After controlling for other factors that drive repeat purchases…
- Transaction-based: Customers with the best past experiences spend140% more than those with the poorest past experiences.
- Subscription-based: Customers with the best past experiences have a 74% chance of remaining a member for at least another year; customers with the worst experiences have a 43% chance of being a member one year later. In fact, those who gave the highest CX scores were likely to remain members for another six years.
CX Effects Across Multiple Industries
On Harley Manning’s Blog at Forrester, Manning (Forrester VP and research director) discusses two studies, conducted one year apart, that compared five pairs of publicly traded companies “where one company in each of the pairs had a significantly higher score than the other in Forrester’s Customer Experience Index during the period 2010 to 2015.”
The Customer Experience Index measures each brand on a scale from “Very Poor” to “Excellent” in these six categories:
- Ease of use
Then, Forrester looked at the businesses’ revenue data and built models to calculate the compound annual growth rates for each of the ten companies over those five years.
The publicly traded companies studied ran the gamut of industry types, from cable to retail to airlines. But in terms of the CX effect, industry didn’t seem to matter as much as the reported CX scores each company received.
“In two industries, cable and retail, leaders outperformed laggards by 24 percentage and 26 percentage points, respectively. Even in the industry with the smallest spread, airlines, the CX leader enjoyed a healthy 5 percentage point advantage in global revenue. And when we compared the total growth rate of all CX leaders to that of all CX laggards we saw that the leaders collectively had a 14 percentage point advantage.” – Harley Manning, Forrester
Unlike the Harvard Business Review’s study, Forrester did not control for outside influences that could have driven revenue growth. But, they did conclusively determine that “customers who have a better experience with a company say they’re less likely to stop doing business with the company and more likely to recommend it.” They also observed that companies with superior CX saw increased growth in customers.
And, as Harley Manning points out, “Both of those factors should drive increased growth in customers and, in turn, increased growth of customer revenue.”
Essentially, as CX rises, so does revenue growth.
But there’s another interesting correlation that Forrester’s Customer Experience Index research uncovered. The top performing brands, including USAA, Barnes & Noble, Etsy, QVC and Zappos.com, “achieved a 17% compound average growth between 2010 and 2015 – which is no small feat with many of them already in the top revenue percentiles in their respective industries.” (Salemove.com)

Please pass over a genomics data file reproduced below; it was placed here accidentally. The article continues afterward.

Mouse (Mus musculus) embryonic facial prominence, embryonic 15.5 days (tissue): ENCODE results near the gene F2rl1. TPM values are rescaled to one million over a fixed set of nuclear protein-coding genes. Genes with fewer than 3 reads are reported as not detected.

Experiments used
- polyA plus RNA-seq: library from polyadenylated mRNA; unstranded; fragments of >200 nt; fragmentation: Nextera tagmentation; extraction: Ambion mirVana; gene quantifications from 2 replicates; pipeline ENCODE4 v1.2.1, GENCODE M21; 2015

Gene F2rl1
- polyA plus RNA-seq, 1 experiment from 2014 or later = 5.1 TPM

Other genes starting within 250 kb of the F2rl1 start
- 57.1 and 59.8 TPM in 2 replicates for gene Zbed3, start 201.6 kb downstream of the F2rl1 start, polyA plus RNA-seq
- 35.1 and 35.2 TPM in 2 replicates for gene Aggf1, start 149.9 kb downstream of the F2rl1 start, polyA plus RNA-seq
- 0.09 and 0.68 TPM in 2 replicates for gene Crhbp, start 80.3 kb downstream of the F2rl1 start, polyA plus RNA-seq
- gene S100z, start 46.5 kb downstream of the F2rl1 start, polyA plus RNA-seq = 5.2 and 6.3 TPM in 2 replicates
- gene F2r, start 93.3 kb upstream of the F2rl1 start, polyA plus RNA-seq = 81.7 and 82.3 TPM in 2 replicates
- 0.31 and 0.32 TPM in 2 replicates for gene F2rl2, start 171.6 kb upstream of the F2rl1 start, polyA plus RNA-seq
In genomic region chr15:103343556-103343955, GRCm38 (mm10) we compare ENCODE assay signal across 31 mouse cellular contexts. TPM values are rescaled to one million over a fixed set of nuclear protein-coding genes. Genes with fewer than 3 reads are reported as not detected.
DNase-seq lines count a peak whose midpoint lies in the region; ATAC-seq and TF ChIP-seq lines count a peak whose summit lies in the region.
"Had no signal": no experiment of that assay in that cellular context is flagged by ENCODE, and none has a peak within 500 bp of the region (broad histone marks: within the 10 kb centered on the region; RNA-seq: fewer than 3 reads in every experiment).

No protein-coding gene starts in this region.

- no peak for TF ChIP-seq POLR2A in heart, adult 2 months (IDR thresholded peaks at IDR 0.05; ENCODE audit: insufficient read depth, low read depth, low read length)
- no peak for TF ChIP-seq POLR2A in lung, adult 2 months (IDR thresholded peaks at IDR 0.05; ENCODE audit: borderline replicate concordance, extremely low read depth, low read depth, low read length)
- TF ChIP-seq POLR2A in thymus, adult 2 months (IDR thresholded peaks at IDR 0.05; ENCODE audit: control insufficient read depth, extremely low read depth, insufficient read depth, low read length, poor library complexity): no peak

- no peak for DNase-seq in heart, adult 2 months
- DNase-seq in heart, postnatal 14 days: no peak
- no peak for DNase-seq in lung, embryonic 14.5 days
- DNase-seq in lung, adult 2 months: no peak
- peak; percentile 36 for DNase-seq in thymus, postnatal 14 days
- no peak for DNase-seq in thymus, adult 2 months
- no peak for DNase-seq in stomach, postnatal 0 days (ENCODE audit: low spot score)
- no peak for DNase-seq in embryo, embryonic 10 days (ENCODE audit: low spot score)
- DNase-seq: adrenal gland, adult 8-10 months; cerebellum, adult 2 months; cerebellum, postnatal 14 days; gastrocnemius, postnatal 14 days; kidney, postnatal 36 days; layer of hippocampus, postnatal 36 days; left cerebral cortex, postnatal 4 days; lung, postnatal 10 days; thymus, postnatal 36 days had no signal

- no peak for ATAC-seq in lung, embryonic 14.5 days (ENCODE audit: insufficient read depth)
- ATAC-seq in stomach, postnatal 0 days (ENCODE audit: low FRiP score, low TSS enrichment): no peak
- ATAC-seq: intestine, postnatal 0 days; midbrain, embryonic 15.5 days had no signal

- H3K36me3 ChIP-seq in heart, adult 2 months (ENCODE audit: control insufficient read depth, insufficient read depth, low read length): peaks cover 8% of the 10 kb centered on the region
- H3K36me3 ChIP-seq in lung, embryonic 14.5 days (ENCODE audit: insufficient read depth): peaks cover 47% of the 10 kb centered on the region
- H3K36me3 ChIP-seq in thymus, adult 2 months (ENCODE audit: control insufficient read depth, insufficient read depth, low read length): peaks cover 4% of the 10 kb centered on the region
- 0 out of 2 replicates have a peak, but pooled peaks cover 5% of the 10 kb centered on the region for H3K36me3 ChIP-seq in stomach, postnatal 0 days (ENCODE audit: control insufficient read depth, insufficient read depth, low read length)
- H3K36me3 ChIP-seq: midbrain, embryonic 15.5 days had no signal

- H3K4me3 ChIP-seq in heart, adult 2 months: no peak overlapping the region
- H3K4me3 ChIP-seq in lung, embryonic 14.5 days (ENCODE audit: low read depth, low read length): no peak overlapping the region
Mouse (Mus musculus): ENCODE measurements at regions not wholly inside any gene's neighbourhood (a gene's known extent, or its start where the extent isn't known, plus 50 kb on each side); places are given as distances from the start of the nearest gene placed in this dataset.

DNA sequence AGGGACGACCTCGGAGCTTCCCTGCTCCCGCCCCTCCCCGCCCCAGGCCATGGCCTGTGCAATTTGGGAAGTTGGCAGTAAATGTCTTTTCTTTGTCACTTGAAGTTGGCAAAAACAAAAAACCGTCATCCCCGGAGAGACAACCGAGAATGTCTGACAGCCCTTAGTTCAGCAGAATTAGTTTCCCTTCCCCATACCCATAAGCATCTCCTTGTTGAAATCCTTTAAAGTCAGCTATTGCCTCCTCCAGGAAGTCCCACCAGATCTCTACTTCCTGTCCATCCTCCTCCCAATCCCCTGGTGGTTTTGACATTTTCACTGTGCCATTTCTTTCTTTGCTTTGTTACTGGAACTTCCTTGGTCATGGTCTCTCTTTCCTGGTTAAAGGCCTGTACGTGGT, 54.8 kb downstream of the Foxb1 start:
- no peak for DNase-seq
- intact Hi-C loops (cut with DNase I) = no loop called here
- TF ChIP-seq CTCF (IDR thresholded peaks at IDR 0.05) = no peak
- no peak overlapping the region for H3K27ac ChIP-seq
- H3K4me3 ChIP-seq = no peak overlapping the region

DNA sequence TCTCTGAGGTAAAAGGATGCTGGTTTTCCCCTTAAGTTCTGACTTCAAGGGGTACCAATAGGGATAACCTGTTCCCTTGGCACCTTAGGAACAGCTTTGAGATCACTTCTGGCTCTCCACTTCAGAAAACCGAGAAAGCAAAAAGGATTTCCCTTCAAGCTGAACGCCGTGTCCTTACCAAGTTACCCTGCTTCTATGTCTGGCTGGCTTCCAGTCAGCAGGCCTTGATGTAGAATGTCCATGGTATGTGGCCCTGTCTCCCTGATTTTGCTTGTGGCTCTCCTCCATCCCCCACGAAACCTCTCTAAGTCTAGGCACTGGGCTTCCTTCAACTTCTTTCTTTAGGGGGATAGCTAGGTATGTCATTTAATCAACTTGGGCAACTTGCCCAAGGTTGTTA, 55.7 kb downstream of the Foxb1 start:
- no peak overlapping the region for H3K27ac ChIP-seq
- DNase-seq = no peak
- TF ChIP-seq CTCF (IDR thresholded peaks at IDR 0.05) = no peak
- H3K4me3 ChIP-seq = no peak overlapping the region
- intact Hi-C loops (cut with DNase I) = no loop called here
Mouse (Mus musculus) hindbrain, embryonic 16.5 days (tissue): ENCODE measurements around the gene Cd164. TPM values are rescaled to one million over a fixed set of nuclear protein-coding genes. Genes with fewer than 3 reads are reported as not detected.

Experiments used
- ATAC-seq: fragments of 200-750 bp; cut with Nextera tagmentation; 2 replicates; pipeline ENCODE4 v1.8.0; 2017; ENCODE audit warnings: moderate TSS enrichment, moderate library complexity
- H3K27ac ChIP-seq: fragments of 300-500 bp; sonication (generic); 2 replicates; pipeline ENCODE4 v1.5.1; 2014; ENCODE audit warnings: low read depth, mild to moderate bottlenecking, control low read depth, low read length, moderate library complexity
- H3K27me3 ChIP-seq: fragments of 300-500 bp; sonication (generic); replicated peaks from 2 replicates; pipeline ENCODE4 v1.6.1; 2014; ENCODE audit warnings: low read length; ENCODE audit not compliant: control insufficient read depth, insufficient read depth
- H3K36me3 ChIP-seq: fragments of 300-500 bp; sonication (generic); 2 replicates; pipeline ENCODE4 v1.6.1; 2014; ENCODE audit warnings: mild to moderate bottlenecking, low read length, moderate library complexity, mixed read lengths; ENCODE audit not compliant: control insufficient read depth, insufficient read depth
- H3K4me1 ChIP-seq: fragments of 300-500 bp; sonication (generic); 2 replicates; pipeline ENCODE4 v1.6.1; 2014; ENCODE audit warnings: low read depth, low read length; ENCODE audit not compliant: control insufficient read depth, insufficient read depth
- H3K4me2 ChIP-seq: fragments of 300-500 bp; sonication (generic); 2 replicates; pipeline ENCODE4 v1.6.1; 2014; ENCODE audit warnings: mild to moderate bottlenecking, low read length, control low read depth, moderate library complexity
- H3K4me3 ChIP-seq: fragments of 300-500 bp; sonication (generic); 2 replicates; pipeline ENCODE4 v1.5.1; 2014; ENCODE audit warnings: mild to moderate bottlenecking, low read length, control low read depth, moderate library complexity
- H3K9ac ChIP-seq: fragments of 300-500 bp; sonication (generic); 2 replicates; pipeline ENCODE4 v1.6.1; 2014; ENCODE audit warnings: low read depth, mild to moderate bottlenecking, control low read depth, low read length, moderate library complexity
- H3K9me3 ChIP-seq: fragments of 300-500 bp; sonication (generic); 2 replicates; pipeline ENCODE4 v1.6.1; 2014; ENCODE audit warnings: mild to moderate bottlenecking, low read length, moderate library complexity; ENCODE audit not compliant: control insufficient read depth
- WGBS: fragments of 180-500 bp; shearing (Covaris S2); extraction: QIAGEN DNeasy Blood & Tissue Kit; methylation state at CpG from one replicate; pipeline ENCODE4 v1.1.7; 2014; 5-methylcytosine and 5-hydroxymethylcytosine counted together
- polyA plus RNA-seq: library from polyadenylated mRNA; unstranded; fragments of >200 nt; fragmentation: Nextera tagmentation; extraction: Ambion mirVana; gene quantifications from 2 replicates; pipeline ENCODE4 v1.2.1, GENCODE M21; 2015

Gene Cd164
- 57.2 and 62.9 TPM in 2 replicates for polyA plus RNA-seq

Compared with the brands at the bottom, who only saw a compound average growth of 3%, that is a very wide gap.
To put a possible dollar amount on this, consider: “a one-point score improvement in the CX Index can lead to an increase of $65 million in revenue in the upscale hotel industry,” according to Forrester’s Harley Manning.
CX spending is on the rise
You may think companies still seem to feel more comfortable spending money on things that do not have a direct impact on customer experience, or that Support and Customer Success teams can still be the last area to receive investment. Think again. Per Forrester research, 71% of business and technology decision-makers reported that improving CX will be a high priority for spending in the next year.
Ready to join the CX revolution?
Now with modern survey platforms, companies of all sizes can measure and improve customer experience at scale. Forrester’s CX Index measured six attributes of experience and probably took months to collect, analyze and report. However, a lightweight approach to CX improvement using metrics such as Net Promoter Score (NPS) can get you 90% of the way there and not break the bank.
The key is to start small. Determine your “north star” metric. Get customer feedback, take action, repeat. Consistently repeat this process. As your company’s customer experience improves, so will your bottomline.
Start measuring Net Promoter Score for free with InMoment